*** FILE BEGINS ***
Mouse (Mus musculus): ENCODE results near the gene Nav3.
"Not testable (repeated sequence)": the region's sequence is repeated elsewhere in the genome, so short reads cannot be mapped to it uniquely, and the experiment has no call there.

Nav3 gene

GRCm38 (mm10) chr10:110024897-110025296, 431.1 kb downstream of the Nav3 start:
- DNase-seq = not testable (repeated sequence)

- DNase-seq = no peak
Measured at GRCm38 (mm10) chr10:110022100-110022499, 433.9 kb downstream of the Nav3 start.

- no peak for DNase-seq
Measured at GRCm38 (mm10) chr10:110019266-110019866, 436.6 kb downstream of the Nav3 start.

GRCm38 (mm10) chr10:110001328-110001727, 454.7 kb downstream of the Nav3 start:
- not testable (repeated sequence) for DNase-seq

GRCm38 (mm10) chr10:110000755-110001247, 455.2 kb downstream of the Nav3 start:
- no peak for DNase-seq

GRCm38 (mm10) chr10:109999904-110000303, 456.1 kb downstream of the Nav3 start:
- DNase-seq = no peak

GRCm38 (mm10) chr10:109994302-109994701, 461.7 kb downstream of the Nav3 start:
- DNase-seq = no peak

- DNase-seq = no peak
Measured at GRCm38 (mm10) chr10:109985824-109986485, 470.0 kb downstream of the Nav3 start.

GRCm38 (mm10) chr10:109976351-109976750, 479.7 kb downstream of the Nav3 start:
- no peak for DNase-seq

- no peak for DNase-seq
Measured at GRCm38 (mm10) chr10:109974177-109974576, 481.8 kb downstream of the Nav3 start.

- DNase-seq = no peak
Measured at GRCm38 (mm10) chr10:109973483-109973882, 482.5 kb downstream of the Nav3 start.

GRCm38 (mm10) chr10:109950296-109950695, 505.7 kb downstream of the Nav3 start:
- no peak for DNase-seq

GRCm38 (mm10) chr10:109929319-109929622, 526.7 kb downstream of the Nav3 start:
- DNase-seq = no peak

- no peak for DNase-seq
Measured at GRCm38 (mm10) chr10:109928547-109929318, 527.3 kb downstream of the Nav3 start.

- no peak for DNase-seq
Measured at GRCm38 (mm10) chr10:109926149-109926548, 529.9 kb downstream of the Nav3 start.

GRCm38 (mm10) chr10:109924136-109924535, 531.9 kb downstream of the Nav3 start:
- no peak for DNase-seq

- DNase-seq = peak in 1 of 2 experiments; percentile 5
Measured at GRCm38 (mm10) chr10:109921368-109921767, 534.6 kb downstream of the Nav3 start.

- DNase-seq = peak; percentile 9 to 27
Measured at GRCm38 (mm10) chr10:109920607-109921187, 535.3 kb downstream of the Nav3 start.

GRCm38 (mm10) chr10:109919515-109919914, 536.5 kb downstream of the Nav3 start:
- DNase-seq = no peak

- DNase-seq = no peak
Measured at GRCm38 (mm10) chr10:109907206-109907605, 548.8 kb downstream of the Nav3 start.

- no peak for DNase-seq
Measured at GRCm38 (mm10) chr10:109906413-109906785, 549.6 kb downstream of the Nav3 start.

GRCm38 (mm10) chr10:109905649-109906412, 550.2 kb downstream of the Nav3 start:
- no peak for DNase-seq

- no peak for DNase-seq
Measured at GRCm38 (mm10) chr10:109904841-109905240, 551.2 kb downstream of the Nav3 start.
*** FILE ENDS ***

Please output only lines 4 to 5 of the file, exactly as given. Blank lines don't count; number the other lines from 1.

GRCm38 (mm10) chr10:110024897-110025296, 431.1 kb downstream of the Nav3 start:
- DNase-seq = not testable (repeated sequence)